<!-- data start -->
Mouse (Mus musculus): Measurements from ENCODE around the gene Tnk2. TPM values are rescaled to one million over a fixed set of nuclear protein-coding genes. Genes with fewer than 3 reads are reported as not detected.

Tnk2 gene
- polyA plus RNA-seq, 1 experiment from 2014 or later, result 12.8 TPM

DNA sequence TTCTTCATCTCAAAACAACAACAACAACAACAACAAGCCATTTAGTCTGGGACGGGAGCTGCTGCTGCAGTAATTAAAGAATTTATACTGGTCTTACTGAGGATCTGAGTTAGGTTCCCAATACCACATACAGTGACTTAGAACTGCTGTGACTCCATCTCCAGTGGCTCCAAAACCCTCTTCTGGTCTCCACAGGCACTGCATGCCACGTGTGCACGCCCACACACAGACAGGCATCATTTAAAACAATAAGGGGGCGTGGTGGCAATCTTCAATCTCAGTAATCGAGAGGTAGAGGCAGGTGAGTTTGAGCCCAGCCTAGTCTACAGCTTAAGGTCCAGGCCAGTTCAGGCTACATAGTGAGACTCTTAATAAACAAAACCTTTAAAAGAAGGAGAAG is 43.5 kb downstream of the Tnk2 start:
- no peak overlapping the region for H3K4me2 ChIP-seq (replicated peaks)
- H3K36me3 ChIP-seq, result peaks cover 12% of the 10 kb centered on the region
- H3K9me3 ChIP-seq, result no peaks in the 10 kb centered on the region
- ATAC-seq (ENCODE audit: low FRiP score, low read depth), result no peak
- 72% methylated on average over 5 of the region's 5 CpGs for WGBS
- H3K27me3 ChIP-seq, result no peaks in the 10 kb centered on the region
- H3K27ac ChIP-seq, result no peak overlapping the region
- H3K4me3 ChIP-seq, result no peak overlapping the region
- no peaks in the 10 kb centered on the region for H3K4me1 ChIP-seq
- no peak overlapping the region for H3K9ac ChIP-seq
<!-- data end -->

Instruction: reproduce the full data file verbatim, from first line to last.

Mouse (Mus musculus): Measurements from ENCODE around the gene Tnk2. TPM values are rescaled to one million over a fixed set of nuclear protein-coding genes. Genes with fewer than 3 reads are reported as not detected.

Tnk2 gene
- polyA plus RNA-seq, 1 experiment from 2014 or later, result 12.8 TPM

DNA sequence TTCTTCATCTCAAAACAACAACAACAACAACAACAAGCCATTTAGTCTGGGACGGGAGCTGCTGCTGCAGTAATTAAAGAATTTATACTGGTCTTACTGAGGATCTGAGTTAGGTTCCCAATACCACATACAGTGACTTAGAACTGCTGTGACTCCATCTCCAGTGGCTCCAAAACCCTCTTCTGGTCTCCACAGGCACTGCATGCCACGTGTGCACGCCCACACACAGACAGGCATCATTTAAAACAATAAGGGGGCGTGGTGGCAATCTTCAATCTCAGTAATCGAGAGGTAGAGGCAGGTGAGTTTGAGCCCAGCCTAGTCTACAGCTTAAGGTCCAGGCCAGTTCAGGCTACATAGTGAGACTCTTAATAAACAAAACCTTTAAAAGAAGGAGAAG is 43.5 kb downstream of the Tnk2 start:
- no peak overlapping the region for H3K4me2 ChIP-seq (replicated peaks)
- H3K36me3 ChIP-seq, result peaks cover 12% of the 10 kb centered on the region
- H3K9me3 ChIP-seq, result no peaks in the 10 kb centered on the region
- ATAC-seq (ENCODE audit: low FRiP score, low read depth), result no peak
- 72% methylated on average over 5 of the region's 5 CpGs for WGBS
- H3K27me3 ChIP-seq, result no peaks in the 10 kb centered on the region
- H3K27ac ChIP-seq, result no peak overlapping the region
- H3K4me3 ChIP-seq, result no peak overlapping the region
- no peaks in the 10 kb centered on the region for H3K4me1 ChIP-seq
- no peak overlapping the region for H3K9ac ChIP-seq